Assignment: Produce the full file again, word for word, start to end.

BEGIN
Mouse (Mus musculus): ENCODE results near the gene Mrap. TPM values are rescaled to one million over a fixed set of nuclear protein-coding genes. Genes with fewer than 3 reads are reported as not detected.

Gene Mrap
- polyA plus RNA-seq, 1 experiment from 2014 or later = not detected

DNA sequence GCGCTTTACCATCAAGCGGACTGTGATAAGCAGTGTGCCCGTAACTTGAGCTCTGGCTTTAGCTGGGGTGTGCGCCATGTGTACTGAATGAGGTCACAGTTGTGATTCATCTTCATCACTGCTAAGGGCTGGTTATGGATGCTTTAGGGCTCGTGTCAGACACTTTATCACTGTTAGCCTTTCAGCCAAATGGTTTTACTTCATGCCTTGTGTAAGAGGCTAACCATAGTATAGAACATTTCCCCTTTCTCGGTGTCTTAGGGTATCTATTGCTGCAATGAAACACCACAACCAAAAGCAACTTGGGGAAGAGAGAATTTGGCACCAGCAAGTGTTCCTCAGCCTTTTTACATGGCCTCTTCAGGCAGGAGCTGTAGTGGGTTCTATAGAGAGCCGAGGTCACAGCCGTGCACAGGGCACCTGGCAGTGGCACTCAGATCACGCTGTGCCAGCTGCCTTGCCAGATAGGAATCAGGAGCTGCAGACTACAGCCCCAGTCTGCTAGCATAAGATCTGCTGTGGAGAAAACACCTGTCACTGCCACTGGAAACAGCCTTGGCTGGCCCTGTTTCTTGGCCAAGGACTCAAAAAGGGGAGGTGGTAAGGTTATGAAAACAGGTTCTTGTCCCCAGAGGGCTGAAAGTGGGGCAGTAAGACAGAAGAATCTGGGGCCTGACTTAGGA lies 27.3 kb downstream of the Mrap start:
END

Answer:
Mouse (Mus musculus): ENCODE results near the gene Mrap. TPM values are rescaled to one million over a fixed set of nuclear protein-coding genes. Genes with fewer than 3 reads are reported as not detected.

Gene Mrap
- polyA plus RNA-seq, 1 experiment from 2014 or later = not detected

DNA sequence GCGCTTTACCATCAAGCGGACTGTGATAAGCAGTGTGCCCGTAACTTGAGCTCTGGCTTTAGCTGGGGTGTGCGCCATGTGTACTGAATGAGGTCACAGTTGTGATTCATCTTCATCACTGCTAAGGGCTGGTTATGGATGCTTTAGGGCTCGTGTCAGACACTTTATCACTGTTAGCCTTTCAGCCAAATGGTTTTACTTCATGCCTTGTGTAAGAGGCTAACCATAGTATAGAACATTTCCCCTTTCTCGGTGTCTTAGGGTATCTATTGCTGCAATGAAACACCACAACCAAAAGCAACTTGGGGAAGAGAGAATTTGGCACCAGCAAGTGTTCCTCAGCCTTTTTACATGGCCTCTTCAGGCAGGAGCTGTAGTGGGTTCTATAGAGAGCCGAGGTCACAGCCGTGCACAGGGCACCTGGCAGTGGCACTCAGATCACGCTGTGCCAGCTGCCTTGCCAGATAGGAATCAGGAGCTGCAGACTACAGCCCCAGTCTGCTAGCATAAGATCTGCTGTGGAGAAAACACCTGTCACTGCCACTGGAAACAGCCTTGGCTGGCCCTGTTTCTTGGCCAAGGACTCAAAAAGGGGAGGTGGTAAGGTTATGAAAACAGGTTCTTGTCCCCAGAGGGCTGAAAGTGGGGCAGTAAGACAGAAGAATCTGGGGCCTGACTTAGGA lies 27.3 kb downstream of the Mrap start: